In its judgement, announced recently, the ECJ ruled that pubs are entitled to show football games using foreign satellite decoders and do not have to restrict their purchase to those from Sky. The judgement effectively prohibits the restriction on the sale and use of decoder cards bought ‘abroad’.
The judgement followed a request by the UK Court of Appeal for clarification in the Karen Murphy case. She’d been fined nearly £8,000 after being taken to court by the Premier League for using a Greek decoder card and foreign satellite suppliers to show games in her pub, ‘The Red, White & Blue’.
According to the ECJ judgement, “National legislation which prohibits the import, sales or use of foreign decoder cards is contrary to the freedom to provide services and cannot be justified”.
It added, “Even if national law were to confer comparable protection upon sporting events — which, would, in principle, be compatible with EU law — a prohibition on using foreign decoder cards would go beyond what is necessary to ensure appropriate renumeration for the holders of the rights concerned”.
According to the ECJ statement, "A system of licences for the broadcasting of football matches which grants broadcasters territorial exclusivity on a member state basis and which prohibits television viewers from watching the broadcasts with a decoder card in other member states is contrary to EU law."
This was the case with the present system of providing licences by country, “if the licence agreements prohibit the supply of decoder cards to TV viewers who wish to watch the broadcasts outside the member state for which the licence is granted”.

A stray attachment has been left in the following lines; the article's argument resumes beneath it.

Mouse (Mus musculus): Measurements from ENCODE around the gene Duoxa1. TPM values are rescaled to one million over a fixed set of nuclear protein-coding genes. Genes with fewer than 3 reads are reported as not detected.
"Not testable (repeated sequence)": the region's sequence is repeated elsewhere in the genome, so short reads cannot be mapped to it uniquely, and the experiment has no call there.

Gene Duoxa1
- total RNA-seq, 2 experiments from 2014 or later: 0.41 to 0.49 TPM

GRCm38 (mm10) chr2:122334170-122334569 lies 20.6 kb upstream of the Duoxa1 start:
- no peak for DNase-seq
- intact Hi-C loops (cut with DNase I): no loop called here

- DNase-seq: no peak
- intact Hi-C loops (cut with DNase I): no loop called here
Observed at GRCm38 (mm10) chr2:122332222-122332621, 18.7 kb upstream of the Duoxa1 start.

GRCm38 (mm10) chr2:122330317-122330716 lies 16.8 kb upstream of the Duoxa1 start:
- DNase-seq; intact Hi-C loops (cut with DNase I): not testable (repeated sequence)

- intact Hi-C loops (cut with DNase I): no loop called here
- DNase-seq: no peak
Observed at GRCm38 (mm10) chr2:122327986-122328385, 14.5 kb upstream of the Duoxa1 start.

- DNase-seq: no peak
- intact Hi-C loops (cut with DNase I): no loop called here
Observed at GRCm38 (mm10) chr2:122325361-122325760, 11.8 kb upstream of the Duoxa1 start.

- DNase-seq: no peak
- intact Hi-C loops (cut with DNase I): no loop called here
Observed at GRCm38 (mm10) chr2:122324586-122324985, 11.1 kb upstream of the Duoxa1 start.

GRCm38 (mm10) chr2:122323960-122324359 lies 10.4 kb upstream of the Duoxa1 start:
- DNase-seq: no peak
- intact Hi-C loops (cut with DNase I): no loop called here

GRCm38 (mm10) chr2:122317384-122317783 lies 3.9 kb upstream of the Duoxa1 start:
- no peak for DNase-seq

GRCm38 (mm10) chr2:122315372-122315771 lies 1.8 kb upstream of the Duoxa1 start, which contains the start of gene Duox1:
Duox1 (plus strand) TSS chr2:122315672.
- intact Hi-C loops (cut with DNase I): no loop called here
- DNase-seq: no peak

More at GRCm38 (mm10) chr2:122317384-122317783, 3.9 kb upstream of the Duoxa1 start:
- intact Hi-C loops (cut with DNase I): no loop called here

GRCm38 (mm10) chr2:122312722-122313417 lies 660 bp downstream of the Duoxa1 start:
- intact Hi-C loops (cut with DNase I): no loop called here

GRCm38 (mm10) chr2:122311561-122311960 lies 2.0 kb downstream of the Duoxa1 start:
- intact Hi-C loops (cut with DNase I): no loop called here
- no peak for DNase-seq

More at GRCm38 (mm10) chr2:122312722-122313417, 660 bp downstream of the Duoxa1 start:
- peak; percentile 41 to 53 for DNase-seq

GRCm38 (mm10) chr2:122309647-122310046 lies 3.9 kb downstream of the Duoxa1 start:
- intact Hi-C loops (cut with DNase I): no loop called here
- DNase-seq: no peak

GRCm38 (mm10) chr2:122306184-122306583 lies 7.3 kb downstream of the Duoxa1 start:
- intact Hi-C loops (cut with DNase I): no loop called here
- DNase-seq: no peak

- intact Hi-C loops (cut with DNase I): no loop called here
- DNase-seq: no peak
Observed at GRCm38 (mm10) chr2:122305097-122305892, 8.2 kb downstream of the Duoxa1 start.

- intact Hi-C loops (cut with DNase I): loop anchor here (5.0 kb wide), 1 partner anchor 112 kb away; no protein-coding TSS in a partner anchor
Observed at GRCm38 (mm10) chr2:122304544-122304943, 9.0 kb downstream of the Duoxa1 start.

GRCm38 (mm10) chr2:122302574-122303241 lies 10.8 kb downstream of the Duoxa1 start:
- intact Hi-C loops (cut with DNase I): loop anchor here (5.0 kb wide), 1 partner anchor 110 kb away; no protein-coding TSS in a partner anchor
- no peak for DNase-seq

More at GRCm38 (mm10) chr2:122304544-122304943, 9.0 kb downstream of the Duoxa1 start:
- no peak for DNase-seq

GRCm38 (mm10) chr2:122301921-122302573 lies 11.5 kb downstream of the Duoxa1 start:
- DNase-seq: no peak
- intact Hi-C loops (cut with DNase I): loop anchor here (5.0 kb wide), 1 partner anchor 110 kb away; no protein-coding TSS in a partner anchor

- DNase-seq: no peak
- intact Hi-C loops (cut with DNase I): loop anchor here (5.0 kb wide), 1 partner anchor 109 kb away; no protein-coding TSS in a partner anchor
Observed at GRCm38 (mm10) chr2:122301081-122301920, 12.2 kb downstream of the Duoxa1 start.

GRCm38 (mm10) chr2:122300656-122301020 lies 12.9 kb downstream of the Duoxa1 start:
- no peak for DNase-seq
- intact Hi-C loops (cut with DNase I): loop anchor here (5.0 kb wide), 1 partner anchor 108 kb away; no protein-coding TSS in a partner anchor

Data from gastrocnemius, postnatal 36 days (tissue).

However, significantly, the ECJ also ruled that part of the televised football match at present is copyrighted such as the credits and theme tune of the Premier League, for example, so the full implications of the ruling remain in doubt as pubs accessing Premier League matches using a foreign decoder would still be doing so illegally if they screened Premier League branding or marketing material such as previews, pre-recorded clips showing highlights of recent Premier League matches and the opening video sequences or the Premier League anthem.
“The screening in a pub of football-match broadcasts containing protected works requires the authorisation of the author of those works,” stated the ECJ, adding, “By contrast, the matches themselves are not works enjoying such protection”.
This aspect is likely to be taken up and run with by The Premier League in their battle to maintain income, arguing that this permits it to retain control of where live games can be broadcast.
The ruling will now return to the High Court in the UK.